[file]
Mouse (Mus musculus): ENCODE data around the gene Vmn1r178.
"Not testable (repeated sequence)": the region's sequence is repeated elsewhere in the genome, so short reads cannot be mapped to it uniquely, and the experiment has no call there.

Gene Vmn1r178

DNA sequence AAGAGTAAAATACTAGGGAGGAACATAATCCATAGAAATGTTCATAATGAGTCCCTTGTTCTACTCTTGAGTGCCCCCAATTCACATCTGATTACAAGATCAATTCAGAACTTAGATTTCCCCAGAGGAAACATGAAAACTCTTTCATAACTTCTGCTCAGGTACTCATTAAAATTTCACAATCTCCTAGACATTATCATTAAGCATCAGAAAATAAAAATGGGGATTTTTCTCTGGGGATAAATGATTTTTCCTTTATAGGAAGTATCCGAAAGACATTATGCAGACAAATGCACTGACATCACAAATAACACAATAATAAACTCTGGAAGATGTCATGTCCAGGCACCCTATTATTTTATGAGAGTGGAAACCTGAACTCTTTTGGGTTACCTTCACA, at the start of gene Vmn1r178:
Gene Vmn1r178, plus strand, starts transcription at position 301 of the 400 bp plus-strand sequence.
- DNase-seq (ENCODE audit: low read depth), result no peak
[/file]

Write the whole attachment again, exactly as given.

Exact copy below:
Mouse (Mus musculus): ENCODE data around the gene Vmn1r178.
"Not testable (repeated sequence)": the region's sequence is repeated elsewhere in the genome, so short reads cannot be mapped to it uniquely, and the experiment has no call there.

Gene Vmn1r178

DNA sequence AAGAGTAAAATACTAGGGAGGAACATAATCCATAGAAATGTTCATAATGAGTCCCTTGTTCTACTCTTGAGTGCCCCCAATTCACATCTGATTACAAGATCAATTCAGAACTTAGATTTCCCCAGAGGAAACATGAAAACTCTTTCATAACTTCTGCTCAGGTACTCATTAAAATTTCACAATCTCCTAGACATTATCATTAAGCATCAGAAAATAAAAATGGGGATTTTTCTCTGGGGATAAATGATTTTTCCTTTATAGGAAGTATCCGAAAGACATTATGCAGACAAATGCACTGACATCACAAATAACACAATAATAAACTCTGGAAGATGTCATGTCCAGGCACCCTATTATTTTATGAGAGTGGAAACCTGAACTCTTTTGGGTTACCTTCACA, at the start of gene Vmn1r178:
Gene Vmn1r178, plus strand, starts transcription at position 301 of the 400 bp plus-strand sequence.
- DNase-seq (ENCODE audit: low read depth), result no peak